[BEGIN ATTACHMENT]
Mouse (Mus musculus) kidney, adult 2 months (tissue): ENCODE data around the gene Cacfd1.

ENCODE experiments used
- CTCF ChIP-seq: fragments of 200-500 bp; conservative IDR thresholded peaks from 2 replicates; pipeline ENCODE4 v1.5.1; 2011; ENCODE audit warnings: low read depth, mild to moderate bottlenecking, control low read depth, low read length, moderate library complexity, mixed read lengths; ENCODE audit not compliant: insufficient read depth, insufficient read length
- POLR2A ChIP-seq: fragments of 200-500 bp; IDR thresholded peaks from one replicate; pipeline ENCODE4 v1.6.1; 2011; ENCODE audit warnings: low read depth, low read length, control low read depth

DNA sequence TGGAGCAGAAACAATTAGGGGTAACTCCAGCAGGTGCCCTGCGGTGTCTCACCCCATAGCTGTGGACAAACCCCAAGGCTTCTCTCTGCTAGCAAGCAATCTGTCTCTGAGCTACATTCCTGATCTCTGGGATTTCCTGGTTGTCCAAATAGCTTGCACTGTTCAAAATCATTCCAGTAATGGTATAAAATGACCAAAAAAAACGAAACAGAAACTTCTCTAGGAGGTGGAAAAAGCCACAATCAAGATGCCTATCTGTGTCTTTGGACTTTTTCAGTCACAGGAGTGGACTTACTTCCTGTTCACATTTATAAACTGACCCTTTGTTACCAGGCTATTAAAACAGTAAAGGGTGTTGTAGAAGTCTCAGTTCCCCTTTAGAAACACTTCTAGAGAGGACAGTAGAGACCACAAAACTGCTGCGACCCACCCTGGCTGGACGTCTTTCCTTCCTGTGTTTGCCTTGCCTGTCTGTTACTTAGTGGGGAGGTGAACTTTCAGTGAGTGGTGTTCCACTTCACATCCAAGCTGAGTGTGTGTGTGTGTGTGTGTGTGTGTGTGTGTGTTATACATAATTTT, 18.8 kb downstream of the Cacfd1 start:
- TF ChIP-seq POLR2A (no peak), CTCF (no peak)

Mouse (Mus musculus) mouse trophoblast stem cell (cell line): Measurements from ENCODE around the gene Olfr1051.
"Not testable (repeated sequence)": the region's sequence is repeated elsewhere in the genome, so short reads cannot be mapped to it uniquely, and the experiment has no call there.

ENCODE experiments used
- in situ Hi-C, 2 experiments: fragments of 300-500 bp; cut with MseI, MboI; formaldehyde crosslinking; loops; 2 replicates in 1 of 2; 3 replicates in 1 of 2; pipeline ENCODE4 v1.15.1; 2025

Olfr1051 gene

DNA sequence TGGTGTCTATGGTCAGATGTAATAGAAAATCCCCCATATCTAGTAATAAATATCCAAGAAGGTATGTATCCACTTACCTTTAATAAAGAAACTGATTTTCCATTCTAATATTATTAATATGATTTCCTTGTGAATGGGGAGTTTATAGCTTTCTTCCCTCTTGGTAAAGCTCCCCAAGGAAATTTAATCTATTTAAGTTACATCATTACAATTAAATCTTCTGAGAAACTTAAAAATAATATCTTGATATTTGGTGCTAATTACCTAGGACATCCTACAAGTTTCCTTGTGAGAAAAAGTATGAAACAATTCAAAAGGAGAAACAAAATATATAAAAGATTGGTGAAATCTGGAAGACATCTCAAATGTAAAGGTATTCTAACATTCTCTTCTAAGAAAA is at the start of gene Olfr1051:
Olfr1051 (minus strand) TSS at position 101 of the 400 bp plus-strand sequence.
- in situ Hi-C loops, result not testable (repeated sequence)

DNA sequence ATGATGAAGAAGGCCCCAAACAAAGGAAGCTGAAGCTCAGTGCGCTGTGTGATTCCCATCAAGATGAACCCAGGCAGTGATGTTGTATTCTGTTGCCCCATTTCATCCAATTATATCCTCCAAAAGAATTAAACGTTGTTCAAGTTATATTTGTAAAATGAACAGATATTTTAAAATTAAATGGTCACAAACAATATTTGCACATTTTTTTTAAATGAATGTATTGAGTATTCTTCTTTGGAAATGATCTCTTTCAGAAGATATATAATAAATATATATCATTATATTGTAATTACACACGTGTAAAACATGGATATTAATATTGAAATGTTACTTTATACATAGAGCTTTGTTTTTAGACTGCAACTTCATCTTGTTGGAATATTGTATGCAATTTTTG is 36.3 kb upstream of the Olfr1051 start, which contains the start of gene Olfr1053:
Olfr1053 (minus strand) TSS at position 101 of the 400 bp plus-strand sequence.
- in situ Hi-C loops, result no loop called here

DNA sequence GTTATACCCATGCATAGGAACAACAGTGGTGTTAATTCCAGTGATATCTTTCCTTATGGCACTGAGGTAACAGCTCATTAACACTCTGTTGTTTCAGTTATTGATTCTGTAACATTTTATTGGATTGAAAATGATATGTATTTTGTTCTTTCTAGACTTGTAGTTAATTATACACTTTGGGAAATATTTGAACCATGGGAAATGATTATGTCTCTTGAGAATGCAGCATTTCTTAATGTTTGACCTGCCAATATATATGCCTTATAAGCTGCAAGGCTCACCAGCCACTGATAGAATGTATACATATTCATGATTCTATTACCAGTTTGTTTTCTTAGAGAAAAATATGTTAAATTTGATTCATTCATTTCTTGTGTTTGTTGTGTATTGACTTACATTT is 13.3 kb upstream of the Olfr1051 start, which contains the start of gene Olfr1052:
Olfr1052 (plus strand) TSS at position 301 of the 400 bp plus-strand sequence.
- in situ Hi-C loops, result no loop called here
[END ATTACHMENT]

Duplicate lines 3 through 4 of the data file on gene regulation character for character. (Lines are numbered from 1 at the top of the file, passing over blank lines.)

- CTCF ChIP-seq: fragments of 200-500 bp; conservative IDR thresholded peaks from 2 replicates; pipeline ENCODE4 v1.5.1; 2011; ENCODE audit warnings: low read depth, mild to moderate bottlenecking, control low read depth, low read length, moderate library complexity, mixed read lengths; ENCODE audit not compliant: insufficient read depth, insufficient read length
- POLR2A ChIP-seq: fragments of 200-500 bp; IDR thresholded peaks from one replicate; pipeline ENCODE4 v1.6.1; 2011; ENCODE audit warnings: low read depth, low read length, control low read depth